Papua New Guinea is a crazy place. I've seen dogs swim half a mile across the harbour to escape the torment of their owners. We've tied our boat up to a jetty and had wizened old men and women with black teeth try to sell us gold and parrots. And when I took a local boat to Alotau I experienced the genoristy of the wantok system and was treated by the owner as well as if I had been one of the family. This is a record of the 4 month journey we took in the Louisiade islands of PNG on our sailboat in 2003.
We arrived in Budibudi, first landfall in PNG, in February and were greeted by a pod of pilot whales, happily swimming and puffing around 'Moet'. Budibudi is as picture perfect a coral atoll as you could imagine. The lagoon is 3 miles wide, with a horseshoe shaped string of 8 small islands around the edge. The water is unbelievably clear and turquoise coloured and full of fish, mantarays, and dolphins. As soon as we dropped anchor we were surrounded by canoes full of people wanting to trade with us - there hadnÂ´t been a cargo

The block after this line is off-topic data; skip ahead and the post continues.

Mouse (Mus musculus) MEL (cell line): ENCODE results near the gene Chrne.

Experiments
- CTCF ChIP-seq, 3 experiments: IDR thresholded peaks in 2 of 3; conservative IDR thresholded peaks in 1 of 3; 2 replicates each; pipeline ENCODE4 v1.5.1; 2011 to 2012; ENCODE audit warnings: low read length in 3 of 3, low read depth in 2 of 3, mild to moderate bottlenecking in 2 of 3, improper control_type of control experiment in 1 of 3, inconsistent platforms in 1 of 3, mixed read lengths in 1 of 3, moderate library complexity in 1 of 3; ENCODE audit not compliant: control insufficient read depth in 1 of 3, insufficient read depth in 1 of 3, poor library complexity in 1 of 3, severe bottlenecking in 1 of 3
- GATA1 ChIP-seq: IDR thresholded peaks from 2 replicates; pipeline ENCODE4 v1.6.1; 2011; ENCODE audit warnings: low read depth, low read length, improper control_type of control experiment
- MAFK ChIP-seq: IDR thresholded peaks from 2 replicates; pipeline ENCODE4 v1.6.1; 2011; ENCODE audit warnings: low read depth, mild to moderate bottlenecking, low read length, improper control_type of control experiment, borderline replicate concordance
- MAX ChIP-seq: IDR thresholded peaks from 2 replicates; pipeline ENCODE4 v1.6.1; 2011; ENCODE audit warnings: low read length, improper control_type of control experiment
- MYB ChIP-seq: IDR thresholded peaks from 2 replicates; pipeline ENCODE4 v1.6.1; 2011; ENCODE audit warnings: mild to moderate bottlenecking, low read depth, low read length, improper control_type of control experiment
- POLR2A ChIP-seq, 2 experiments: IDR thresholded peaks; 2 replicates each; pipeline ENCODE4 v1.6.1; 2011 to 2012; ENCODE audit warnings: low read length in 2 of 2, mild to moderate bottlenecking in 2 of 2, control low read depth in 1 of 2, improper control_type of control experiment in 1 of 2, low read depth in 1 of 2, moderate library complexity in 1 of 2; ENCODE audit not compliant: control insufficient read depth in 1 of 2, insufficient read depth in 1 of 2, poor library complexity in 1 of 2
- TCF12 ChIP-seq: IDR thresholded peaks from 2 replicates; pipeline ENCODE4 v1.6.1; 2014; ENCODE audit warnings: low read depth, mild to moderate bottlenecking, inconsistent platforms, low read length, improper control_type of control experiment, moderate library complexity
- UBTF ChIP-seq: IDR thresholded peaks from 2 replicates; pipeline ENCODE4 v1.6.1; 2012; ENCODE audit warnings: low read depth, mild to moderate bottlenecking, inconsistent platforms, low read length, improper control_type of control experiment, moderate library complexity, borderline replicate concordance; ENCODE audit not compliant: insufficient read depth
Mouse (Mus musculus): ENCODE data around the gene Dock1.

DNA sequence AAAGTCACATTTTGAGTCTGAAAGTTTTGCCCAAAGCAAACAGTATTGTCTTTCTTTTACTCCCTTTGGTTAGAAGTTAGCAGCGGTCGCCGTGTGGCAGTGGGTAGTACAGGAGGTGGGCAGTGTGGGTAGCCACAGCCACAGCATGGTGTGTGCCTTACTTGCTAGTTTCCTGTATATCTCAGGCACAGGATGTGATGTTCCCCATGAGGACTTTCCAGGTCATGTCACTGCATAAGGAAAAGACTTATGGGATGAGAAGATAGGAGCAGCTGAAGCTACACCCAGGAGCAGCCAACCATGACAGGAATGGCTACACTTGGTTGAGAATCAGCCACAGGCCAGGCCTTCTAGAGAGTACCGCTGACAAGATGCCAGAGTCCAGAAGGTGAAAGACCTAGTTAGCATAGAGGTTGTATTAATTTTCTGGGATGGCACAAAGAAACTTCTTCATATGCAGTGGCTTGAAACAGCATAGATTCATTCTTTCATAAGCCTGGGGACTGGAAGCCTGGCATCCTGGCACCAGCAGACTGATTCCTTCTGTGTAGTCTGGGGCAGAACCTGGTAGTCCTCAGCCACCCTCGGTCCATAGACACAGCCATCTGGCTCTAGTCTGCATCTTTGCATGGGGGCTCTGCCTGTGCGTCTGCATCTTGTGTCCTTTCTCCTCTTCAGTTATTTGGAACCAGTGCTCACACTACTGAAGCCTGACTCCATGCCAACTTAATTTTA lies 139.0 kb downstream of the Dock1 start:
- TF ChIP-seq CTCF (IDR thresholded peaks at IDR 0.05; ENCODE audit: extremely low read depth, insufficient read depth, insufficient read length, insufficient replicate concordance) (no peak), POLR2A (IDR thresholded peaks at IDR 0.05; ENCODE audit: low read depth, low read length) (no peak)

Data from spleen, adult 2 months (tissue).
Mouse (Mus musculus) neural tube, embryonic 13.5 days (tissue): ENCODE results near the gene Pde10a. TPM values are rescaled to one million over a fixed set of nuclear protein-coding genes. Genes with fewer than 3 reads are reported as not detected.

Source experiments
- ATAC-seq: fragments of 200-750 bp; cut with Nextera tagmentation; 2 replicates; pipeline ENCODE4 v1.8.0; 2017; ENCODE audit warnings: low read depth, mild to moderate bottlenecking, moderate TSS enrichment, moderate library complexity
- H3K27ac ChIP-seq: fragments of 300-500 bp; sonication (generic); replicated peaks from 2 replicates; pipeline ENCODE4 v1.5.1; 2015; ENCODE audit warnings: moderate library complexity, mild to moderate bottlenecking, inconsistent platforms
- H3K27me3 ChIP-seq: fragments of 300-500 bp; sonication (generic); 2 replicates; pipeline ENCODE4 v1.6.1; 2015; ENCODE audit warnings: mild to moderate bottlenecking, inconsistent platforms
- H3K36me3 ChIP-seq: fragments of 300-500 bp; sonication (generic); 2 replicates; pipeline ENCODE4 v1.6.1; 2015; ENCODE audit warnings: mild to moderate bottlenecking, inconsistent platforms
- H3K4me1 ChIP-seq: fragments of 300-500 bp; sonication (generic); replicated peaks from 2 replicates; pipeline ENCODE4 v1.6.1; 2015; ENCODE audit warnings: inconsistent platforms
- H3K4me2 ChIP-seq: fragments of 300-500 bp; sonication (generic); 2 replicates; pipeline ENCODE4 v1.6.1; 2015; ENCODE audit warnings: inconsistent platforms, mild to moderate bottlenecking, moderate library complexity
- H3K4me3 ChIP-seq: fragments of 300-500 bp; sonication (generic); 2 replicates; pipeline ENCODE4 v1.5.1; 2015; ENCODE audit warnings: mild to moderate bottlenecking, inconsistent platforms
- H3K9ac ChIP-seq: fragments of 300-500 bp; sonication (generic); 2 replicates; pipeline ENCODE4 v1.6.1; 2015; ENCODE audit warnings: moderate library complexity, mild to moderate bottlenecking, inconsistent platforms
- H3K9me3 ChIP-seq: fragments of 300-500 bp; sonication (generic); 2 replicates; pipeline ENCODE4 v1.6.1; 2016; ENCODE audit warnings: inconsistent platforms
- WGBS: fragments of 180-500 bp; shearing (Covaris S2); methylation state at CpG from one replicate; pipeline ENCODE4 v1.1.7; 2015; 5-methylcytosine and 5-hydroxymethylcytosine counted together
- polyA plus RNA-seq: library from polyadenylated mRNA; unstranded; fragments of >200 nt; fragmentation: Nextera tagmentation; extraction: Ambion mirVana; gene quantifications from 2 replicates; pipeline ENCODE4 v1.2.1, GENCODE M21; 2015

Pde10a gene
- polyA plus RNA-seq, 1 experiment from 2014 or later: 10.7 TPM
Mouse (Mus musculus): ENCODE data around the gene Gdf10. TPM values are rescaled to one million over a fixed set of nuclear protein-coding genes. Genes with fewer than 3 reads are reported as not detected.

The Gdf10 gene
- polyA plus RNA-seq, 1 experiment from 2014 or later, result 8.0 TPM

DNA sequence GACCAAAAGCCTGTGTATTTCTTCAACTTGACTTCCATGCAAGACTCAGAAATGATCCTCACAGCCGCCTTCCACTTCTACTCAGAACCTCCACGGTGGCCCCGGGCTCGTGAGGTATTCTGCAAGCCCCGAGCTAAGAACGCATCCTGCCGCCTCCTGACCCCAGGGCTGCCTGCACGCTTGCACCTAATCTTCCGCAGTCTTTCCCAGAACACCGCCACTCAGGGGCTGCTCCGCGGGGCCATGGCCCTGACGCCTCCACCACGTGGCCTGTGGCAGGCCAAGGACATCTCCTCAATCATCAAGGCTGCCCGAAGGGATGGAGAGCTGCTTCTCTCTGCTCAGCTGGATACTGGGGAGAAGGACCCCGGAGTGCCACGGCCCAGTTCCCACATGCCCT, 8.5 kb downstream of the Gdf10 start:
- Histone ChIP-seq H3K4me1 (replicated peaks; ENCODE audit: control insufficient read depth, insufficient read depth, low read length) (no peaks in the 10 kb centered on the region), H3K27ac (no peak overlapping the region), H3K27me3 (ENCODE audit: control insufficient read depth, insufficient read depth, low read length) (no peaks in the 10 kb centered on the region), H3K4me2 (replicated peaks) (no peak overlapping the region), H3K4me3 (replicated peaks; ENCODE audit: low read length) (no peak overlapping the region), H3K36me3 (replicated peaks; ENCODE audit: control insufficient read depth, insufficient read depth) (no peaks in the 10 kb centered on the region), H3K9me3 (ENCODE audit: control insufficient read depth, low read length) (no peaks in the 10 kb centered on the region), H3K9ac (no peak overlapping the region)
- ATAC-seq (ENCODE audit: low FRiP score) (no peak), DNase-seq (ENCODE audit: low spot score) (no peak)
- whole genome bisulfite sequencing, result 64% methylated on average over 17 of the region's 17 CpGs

boat for a few months, so effectively we were the floating store. We traded T-shirts and fish hooks for fresh lobster, coconuts and limes, and were given gifts of shells and handmade baskets and necklaces. The people of Budibudi are pretty isolated from the outside world, and most people here have never seen a car or a television before; or a white person that didnÂ´t live on a boat! Their houses and canoes are made almost entirely from bush materials and their lifestyle seems uncomplicated and idyllic. Complete self-sufficiency.
While I was dressmaking with our oldstyle Butterfly sewing machine, Frans went spearfishing with the local boys. The spears are about 2 and a half metres long and the boys are very efficient hunters. They can freedive to at least 15 metres without flippers or weights and sit quietly on the bottom, waiting for the fish to come out from their hiding places. Then they load their spears and shoot. They came back from the reef after sunset with all sorts of fish and even a turtle. That evening we took the guitars to shore and sang island songs sitting on mats on a warm beach. The men and women